Stay connected to people and don’t forget to plan for facetime

Working from home can be great, but it can also get lonely. So it can be helpful to occasionally get out of the house and see other signs of human life, just to help you stay connected. Maybe spend a few days or even just a few hours here and there working at a library, a coffee shop, a shared work space or the like just to get out in the world and break up your usual solo work time. And make sure that you regularly connect with the people you actually work with too. Let team members know you can be reached and are accessible. Keep in close contact with your managers and coworkers, whether by email, phone, or Slack so people know what you’re working on and you stay abreast of work happenings – you’ll want to stay involved (even if remotely), have all your good work acknowledged, and feel good about staying in the loop. And if you work relatively close to the rest of your team (and not, say, across the country), it can also be meaningful to connect in person once in a while – so make regular plans to swing by the office or meet for coffee or lunch. It can even be meaningful to connect more widely with people in your industry by maintaining a professional network through sites like LinkedIn or industry organizations. So even if you regularly feel like you work on your own little island and like it that way, do make occasional trips to the mainland to connect.

Set your space up for success

A designated work space can be really beneficial so when sitting down in your office or at your desk you’ll be cued to know it’s time to work. If you don’t have that sort of a work space, even something as simple as working at a tidy table, having the supplies you need close at hand, or hanging an inspirational image nearby can help you get in the zone. And since many of us are able to work from home thanks to modern technology, be sure to get the tech you need to succeed. Do you spend a lot of the day on the phone? Maybe a hands-free headset would make your work day a whole lot better. Maybe some nice wireless speakers, or new headphones, or a larger monitor would do that. Sometimes all you need is a laptop, a table, and chair. But if you would benefit from even a few extra goodies, do what you can to set up a space that helps you feel motivated to get stuff done.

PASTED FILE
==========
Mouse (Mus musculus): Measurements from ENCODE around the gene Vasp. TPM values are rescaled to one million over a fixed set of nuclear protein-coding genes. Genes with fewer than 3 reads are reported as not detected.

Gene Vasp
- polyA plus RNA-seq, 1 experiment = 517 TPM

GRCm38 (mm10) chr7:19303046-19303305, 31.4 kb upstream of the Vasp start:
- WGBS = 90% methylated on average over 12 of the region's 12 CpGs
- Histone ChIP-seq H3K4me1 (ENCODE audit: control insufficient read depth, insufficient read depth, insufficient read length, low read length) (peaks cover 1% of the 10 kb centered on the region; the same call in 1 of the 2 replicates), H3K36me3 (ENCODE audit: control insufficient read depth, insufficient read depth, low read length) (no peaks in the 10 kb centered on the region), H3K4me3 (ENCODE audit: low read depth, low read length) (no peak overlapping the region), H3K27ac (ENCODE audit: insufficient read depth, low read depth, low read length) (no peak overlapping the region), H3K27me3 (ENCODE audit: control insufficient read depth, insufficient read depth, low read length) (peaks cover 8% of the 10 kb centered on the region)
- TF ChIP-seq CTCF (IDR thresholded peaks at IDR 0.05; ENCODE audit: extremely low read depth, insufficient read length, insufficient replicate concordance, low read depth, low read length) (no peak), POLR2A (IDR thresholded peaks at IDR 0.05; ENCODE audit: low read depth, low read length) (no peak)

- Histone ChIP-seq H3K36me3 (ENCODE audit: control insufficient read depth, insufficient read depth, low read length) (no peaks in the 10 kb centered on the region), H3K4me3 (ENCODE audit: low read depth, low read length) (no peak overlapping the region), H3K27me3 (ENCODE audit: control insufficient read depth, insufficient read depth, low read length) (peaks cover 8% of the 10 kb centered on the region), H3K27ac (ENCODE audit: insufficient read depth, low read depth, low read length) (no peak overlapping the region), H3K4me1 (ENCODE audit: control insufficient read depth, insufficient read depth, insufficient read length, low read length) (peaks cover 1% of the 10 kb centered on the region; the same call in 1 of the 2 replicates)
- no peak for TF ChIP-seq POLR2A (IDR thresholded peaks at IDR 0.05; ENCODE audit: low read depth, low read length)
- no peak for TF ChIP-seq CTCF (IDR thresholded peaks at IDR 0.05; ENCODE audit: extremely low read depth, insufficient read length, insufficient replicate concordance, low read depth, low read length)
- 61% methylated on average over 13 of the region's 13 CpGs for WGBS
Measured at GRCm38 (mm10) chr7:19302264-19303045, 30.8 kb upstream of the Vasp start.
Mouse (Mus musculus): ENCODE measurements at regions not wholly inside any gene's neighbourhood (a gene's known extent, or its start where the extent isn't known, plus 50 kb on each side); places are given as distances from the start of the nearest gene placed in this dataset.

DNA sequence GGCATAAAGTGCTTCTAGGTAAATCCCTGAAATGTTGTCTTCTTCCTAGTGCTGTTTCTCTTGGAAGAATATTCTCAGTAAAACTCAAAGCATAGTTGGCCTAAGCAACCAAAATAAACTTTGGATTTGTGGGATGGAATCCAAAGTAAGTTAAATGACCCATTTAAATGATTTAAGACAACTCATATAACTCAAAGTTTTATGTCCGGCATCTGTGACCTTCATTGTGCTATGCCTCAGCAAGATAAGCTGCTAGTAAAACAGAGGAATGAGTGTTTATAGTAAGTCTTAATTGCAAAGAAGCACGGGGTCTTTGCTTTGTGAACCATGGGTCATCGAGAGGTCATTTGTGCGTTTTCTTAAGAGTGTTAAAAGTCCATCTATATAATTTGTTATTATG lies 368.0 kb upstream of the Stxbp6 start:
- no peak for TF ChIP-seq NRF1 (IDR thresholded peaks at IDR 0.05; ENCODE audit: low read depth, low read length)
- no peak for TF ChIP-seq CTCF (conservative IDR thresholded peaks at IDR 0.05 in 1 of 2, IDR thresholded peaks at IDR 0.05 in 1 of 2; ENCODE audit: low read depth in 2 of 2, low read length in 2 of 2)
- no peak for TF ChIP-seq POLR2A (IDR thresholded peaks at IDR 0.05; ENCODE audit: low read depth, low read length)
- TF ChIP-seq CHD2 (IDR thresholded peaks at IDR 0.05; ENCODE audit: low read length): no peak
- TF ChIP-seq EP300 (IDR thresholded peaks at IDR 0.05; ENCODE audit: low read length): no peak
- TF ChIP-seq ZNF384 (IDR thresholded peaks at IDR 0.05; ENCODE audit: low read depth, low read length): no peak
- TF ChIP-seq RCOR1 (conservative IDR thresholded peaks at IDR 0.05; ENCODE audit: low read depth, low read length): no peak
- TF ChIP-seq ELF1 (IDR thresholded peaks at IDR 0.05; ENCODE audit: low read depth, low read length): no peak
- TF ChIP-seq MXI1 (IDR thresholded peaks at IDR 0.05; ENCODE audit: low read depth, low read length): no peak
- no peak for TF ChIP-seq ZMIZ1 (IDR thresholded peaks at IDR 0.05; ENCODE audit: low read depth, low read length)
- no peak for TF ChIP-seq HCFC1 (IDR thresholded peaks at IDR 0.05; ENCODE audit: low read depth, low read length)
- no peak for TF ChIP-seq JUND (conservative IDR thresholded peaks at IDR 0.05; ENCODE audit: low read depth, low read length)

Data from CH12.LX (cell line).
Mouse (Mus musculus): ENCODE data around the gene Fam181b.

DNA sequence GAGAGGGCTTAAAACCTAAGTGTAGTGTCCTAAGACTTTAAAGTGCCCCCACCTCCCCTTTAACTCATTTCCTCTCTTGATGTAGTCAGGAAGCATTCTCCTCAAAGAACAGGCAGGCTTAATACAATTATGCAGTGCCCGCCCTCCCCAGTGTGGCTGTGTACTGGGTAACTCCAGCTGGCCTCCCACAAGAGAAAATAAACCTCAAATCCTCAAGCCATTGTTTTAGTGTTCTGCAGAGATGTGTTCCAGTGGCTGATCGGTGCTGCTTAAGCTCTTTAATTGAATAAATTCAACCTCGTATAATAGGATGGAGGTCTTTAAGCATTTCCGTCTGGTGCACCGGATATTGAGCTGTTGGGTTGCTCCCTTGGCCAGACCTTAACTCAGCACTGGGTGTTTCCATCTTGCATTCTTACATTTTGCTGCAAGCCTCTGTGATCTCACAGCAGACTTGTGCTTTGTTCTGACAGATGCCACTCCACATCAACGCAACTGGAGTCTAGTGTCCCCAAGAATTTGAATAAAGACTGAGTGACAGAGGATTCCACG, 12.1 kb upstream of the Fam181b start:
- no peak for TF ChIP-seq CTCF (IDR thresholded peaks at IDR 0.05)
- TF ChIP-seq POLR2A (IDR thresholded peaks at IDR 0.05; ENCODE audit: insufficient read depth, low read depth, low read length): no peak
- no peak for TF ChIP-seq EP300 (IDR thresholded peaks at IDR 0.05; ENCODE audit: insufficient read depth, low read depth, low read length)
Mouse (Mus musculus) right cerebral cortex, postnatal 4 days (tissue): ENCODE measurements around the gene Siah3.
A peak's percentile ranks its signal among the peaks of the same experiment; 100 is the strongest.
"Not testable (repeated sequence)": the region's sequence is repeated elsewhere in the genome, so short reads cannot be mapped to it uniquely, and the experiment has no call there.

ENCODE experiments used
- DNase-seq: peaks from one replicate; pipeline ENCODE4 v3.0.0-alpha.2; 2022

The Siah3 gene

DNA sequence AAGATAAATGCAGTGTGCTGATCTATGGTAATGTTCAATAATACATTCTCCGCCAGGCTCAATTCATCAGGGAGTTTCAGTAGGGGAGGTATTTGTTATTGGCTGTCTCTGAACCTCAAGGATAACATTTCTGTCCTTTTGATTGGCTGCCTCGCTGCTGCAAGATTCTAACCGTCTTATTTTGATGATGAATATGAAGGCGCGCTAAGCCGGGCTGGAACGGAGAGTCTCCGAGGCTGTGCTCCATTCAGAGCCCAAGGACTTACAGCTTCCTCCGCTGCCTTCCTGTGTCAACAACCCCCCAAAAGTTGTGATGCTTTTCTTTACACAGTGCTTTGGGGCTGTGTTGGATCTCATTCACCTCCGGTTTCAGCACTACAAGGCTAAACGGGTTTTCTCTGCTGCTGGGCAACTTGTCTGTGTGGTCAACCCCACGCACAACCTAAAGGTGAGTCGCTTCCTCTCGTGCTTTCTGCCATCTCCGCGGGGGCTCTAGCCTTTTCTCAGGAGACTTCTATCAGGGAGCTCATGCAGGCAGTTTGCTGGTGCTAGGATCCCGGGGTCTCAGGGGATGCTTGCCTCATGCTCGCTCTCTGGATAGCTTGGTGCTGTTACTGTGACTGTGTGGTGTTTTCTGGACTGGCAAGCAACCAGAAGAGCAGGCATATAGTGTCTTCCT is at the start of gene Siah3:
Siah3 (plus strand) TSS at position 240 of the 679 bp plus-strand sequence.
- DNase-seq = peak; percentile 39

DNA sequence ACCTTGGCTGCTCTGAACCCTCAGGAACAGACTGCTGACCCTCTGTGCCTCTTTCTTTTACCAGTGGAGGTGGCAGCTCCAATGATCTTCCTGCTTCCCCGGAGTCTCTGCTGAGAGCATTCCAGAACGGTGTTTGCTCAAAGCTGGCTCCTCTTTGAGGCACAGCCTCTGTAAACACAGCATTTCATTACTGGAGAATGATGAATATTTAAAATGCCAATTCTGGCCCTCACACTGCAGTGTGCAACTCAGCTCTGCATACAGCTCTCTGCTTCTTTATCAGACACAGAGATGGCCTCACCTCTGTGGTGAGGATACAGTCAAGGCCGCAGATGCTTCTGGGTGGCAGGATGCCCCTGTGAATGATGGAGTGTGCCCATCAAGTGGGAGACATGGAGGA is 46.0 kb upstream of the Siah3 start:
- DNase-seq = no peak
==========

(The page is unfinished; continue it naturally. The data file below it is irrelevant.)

Set boundaries for everyone, yourself included

If you work from home with other people there – parents, a partner, kids, a babysitter – setting clear expectations is key. Letting everyone know when and the ways in which you’re available and not available – especially if you have little ones – will help keep your work day on track. Physical boundaries can be important too – like an office that is off limits to other people while you’re working and are a clear cue for, say, kiddos that you’re busy. And you’ll also want to be clear about just what you can do when home, as much for yourself as anyone else. Can you eat lunch with your kids and the babysitter but can’t put the baby down for a nap? You’ll know what feels like the right balance and what just won’t allow you to be productive. So once you have a plan, make sure that’s communicated clearly with everyone – from your partner to your babysitter to your toddler.

Work in a way that works for you

Everyone’s work from home reality is different, and what works for one person might not work for another, but hopefully these tips can help you create a work from home routine that really works for you.